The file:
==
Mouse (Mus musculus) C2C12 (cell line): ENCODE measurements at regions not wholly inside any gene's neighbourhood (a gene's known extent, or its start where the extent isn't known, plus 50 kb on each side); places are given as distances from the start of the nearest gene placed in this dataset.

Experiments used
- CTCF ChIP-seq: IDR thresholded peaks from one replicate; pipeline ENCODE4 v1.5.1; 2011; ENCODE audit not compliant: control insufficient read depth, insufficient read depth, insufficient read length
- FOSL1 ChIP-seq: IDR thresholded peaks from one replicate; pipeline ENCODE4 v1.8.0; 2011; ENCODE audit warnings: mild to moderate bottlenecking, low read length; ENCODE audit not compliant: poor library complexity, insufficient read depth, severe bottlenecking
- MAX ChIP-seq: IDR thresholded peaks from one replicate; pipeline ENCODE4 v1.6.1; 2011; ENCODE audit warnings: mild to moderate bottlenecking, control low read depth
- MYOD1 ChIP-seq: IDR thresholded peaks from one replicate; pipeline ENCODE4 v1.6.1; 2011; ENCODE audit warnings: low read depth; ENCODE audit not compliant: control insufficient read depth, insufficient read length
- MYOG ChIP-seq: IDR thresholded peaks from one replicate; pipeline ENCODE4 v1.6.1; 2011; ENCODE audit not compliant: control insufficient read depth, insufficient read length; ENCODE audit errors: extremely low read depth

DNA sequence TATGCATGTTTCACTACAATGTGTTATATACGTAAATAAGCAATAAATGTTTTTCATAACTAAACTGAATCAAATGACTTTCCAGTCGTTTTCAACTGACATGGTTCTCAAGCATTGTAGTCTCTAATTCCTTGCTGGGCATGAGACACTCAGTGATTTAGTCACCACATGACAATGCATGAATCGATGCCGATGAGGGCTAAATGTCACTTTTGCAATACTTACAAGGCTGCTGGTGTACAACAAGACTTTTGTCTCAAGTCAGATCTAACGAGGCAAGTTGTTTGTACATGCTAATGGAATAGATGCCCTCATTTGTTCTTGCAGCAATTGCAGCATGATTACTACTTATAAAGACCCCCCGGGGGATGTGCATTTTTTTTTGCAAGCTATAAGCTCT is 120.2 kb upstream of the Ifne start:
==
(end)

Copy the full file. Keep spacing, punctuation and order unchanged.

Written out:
Mouse (Mus musculus) C2C12 (cell line): ENCODE measurements at regions not wholly inside any gene's neighbourhood (a gene's known extent, or its start where the extent isn't known, plus 50 kb on each side); places are given as distances from the start of the nearest gene placed in this dataset.

Experiments used
- CTCF ChIP-seq: IDR thresholded peaks from one replicate; pipeline ENCODE4 v1.5.1; 2011; ENCODE audit not compliant: control insufficient read depth, insufficient read depth, insufficient read length
- FOSL1 ChIP-seq: IDR thresholded peaks from one replicate; pipeline ENCODE4 v1.8.0; 2011; ENCODE audit warnings: mild to moderate bottlenecking, low read length; ENCODE audit not compliant: poor library complexity, insufficient read depth, severe bottlenecking
- MAX ChIP-seq: IDR thresholded peaks from one replicate; pipeline ENCODE4 v1.6.1; 2011; ENCODE audit warnings: mild to moderate bottlenecking, control low read depth
- MYOD1 ChIP-seq: IDR thresholded peaks from one replicate; pipeline ENCODE4 v1.6.1; 2011; ENCODE audit warnings: low read depth; ENCODE audit not compliant: control insufficient read depth, insufficient read length
- MYOG ChIP-seq: IDR thresholded peaks from one replicate; pipeline ENCODE4 v1.6.1; 2011; ENCODE audit not compliant: control insufficient read depth, insufficient read length; ENCODE audit errors: extremely low read depth

DNA sequence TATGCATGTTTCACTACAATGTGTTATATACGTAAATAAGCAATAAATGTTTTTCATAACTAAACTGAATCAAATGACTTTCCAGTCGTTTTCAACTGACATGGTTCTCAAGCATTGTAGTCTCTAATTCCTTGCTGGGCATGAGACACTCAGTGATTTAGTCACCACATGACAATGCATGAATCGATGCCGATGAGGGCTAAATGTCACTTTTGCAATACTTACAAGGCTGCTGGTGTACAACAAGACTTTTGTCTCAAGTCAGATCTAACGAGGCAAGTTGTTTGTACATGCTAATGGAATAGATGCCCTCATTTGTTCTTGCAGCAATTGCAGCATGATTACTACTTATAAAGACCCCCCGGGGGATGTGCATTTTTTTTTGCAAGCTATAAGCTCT is 120.2 kb upstream of the Ifne start: